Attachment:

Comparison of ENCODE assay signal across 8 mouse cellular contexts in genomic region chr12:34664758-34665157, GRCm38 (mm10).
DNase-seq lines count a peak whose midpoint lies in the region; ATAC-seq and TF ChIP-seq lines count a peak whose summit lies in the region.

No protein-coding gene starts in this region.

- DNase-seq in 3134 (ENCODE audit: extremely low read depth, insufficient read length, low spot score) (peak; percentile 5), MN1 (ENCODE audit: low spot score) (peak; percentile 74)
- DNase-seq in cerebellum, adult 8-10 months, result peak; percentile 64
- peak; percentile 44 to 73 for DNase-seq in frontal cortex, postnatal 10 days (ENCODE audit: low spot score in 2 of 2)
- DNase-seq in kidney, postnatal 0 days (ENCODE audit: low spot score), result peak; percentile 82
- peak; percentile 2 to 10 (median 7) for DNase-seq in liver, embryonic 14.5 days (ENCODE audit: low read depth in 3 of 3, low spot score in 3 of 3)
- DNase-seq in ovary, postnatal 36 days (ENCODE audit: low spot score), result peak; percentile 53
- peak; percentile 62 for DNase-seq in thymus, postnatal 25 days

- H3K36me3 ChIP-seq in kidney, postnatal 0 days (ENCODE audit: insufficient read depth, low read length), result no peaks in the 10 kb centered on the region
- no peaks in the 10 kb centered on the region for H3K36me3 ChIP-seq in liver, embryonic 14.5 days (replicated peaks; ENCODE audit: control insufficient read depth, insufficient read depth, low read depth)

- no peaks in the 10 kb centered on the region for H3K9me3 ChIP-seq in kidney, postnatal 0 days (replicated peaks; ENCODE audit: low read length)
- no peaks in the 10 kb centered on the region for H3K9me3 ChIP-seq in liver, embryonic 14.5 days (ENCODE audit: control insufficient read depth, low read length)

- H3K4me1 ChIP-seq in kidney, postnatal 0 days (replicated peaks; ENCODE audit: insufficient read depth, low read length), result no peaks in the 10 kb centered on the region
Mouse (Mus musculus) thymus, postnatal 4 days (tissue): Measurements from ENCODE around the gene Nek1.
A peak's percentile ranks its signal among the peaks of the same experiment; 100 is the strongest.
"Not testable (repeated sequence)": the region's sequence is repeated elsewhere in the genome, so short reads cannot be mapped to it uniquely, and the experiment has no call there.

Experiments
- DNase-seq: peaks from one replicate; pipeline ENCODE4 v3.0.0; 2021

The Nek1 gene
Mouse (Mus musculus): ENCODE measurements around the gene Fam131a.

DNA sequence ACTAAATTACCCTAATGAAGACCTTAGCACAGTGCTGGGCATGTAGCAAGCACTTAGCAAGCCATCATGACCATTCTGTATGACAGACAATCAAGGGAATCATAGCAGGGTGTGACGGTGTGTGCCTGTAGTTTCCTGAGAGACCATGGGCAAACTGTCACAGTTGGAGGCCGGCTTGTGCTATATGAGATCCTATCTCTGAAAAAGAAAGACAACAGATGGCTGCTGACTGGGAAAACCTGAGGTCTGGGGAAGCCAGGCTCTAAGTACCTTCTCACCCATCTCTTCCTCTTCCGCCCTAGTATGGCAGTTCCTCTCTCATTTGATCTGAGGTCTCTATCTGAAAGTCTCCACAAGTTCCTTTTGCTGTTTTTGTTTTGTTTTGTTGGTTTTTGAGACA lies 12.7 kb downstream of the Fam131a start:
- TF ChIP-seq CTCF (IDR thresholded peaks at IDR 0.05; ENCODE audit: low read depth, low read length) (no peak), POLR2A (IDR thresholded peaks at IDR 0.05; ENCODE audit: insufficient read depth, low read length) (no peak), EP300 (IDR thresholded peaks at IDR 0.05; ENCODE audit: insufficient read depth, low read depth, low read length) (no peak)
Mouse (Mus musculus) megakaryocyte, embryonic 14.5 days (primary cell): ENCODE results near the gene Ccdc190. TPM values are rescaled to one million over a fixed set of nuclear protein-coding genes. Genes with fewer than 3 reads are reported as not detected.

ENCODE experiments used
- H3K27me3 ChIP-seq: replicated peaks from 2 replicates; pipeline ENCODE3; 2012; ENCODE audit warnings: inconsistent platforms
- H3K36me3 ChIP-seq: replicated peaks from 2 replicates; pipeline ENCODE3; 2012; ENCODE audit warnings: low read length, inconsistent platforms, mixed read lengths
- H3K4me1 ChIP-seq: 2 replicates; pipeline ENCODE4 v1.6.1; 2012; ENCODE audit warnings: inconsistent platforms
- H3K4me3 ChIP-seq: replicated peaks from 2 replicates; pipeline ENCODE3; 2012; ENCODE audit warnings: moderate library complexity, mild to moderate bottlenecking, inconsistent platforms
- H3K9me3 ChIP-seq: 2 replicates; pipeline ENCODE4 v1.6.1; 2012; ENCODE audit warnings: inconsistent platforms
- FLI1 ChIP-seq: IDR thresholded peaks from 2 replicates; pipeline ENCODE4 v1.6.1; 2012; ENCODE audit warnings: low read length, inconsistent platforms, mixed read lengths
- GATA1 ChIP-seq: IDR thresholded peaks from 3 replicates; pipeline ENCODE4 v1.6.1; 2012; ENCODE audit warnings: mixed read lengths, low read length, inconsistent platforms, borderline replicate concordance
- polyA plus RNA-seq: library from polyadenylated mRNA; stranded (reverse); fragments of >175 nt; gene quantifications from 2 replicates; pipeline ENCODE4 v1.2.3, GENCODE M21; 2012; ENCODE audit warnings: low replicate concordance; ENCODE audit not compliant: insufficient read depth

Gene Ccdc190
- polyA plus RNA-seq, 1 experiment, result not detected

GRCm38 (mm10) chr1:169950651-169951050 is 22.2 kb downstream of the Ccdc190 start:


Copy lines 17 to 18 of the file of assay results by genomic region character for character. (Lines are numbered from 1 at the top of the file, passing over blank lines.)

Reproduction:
A peak's percentile ranks its signal among the peaks of the same experiment; 100 is the strongest.
"Not testable (repeated sequence)": the region's sequence is repeated elsewhere in the genome, so short reads cannot be mapped to it uniquely, and the experiment has no call there.